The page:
Howard stared at me. Then he threw back his head and laughed. Great resounding guffaws. I’d never seen anyone laugh so hard.
When he quieted, I said, “I didn’t tell my uncle that part.” I hoped Howard would take the hint and not mention it. I didn’t want to have to explain to Uncle Bob that I’d been trying to cure my own lycanthropy; he seemed quite content with his werewolfism.
Howard wiped his streaming eyes and slapped me on the shoulder. “A wise decision. So, young Mai Coh, what brings you to these parts?”
“Socks. I’m running low.”
He nodded and led me through tables of neatly folded Levis and stacks of t-shirts. He stopped at an open box. “I know I saw socks around here somewhere.” He pulled out belts by the handful and draped them over the table, trying to peer to the bottom of the box. “Nope. Not this one.”
As I watched him replace the belts, I said, “What would you do with all this stuff if it started to rain?”
“Not likely. Worse drought I’ve seen in many years.”
“Has it ever happened?”
“Certainly. But not often. Florida weather is predictable. It hardly rains in winter, and in summer it rains everyday like clockwork. I just set my alarm clock and clean up when it goes off.”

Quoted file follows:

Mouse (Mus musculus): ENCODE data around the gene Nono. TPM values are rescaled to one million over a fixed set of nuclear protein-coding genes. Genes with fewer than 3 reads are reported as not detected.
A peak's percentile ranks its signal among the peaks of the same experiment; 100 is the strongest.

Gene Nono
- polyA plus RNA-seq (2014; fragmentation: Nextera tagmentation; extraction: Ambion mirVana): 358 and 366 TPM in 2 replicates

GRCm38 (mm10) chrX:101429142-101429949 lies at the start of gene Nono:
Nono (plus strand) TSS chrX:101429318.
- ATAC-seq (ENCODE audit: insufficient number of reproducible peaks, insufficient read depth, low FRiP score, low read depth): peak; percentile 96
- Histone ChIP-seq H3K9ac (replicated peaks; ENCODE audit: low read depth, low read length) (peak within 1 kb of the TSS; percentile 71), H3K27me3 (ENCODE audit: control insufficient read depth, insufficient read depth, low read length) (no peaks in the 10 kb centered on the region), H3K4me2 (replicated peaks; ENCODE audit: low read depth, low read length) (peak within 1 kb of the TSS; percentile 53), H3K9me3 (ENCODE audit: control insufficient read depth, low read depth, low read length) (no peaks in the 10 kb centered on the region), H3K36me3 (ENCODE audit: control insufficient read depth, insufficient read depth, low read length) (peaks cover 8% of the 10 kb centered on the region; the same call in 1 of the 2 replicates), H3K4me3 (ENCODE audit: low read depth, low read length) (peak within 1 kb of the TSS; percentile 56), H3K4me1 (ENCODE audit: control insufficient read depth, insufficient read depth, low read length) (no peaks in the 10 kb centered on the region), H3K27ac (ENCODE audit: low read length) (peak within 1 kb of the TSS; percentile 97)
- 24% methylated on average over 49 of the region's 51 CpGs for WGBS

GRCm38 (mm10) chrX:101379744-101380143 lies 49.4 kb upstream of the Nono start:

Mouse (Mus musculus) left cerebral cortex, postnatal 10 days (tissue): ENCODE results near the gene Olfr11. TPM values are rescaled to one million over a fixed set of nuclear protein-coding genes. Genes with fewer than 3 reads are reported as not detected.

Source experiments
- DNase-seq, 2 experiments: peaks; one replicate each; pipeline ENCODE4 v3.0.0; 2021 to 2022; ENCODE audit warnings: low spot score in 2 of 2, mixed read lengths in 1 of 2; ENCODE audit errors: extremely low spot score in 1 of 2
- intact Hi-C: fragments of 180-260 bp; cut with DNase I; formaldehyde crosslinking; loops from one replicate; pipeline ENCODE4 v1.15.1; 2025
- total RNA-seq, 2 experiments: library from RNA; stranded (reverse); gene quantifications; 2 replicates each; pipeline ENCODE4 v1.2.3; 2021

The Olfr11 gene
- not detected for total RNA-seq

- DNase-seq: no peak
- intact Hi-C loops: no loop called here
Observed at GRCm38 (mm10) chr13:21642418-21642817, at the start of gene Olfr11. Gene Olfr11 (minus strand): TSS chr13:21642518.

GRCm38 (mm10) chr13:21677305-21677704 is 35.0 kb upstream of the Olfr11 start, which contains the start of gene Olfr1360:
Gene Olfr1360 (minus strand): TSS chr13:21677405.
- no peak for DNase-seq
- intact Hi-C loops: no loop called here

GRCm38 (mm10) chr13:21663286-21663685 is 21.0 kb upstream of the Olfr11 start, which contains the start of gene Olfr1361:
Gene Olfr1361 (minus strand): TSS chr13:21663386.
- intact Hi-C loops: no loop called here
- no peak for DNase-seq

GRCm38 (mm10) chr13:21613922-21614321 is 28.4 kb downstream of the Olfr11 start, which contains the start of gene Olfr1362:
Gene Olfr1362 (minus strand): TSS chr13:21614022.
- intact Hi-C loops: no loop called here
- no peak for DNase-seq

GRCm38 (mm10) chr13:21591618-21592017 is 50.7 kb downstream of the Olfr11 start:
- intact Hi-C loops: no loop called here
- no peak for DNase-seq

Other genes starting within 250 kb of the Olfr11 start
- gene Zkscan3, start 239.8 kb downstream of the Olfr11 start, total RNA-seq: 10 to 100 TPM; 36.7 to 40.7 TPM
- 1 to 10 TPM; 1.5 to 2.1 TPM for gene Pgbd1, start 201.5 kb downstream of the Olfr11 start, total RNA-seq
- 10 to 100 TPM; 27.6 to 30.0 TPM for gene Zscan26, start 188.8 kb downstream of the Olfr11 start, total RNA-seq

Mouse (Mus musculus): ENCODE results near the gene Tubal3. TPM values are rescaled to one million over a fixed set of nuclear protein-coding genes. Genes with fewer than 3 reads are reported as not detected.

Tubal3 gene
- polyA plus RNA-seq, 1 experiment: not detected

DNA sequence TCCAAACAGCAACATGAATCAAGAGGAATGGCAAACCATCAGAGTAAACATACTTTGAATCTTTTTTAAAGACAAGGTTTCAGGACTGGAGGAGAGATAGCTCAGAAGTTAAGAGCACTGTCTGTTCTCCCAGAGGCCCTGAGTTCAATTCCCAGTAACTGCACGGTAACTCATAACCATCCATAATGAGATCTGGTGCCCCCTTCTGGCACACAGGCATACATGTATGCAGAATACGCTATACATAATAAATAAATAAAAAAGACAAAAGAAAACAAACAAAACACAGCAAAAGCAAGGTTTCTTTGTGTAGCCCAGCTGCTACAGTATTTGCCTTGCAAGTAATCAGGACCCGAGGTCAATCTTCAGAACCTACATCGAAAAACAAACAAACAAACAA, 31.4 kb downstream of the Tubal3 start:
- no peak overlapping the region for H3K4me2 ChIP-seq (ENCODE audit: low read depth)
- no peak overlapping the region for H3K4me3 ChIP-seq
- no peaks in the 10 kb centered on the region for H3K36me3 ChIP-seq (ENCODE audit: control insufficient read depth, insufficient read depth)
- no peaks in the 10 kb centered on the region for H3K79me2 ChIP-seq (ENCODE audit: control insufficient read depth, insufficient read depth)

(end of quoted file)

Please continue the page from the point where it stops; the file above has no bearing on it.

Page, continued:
I shook my head, gazing over the many tables. “You need an assistant.”
Howard grunted and moved to another box. The lone shopper waved to him and, kid in hand, walked off without buying anything. They left a trail of fallen Tupperware and paperbacks on the grass.
Howard said, “She never picks up after him.”
“Do you have kids?” I said as if just thinking about it.
He buried his nose in the box. “Why do you ask?”
“The first time I saw all this stuff, I thought you must have a whole slew of kids to have so many castoffs.”